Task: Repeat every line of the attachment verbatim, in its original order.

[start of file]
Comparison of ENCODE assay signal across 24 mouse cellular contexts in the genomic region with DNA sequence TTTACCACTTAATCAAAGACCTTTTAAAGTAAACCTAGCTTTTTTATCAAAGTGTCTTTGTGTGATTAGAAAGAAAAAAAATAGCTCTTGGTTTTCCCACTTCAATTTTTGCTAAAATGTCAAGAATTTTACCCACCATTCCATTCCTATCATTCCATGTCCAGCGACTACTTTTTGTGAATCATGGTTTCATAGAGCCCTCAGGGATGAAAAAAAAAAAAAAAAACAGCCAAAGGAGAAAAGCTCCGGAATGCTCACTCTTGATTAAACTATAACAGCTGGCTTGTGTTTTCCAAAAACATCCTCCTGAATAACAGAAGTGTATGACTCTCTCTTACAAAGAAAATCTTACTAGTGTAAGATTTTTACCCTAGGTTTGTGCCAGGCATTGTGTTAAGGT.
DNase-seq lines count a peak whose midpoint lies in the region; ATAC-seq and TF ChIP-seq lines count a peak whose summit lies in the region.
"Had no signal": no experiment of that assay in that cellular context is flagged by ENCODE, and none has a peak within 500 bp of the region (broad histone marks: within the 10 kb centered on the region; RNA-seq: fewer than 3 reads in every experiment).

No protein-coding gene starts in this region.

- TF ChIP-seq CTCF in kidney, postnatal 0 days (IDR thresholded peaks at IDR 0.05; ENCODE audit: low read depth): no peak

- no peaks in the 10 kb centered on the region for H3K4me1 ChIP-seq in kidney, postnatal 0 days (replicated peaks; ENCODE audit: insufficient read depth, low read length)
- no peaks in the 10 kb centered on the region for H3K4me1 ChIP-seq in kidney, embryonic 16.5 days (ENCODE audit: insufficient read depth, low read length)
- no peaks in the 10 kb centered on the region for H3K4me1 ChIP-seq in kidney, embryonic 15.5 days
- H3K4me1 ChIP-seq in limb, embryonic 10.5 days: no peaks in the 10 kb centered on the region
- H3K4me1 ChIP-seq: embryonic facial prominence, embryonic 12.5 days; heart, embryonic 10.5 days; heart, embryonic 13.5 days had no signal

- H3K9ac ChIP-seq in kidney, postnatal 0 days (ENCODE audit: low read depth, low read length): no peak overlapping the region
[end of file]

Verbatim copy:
Comparison of ENCODE assay signal across 24 mouse cellular contexts in the genomic region with DNA sequence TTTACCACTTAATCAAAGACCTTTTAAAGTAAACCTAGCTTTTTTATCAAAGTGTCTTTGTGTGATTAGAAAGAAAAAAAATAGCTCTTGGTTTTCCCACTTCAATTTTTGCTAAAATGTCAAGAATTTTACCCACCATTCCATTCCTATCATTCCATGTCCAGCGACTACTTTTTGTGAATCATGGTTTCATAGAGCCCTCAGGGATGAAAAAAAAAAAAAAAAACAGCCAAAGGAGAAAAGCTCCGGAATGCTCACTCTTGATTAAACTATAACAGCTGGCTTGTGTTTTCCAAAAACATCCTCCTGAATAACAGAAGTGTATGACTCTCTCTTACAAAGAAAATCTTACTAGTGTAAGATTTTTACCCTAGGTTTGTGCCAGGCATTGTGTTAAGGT.
DNase-seq lines count a peak whose midpoint lies in the region; ATAC-seq and TF ChIP-seq lines count a peak whose summit lies in the region.
"Had no signal": no experiment of that assay in that cellular context is flagged by ENCODE, and none has a peak within 500 bp of the region (broad histone marks: within the 10 kb centered on the region; RNA-seq: fewer than 3 reads in every experiment).

No protein-coding gene starts in this region.

- TF ChIP-seq CTCF in kidney, postnatal 0 days (IDR thresholded peaks at IDR 0.05; ENCODE audit: low read depth): no peak

- no peaks in the 10 kb centered on the region for H3K4me1 ChIP-seq in kidney, postnatal 0 days (replicated peaks; ENCODE audit: insufficient read depth, low read length)
- no peaks in the 10 kb centered on the region for H3K4me1 ChIP-seq in kidney, embryonic 16.5 days (ENCODE audit: insufficient read depth, low read length)
- no peaks in the 10 kb centered on the region for H3K4me1 ChIP-seq in kidney, embryonic 15.5 days
- H3K4me1 ChIP-seq in limb, embryonic 10.5 days: no peaks in the 10 kb centered on the region
- H3K4me1 ChIP-seq: embryonic facial prominence, embryonic 12.5 days; heart, embryonic 10.5 days; heart, embryonic 13.5 days had no signal

- H3K9ac ChIP-seq in kidney, postnatal 0 days (ENCODE audit: low read depth, low read length): no peak overlapping the region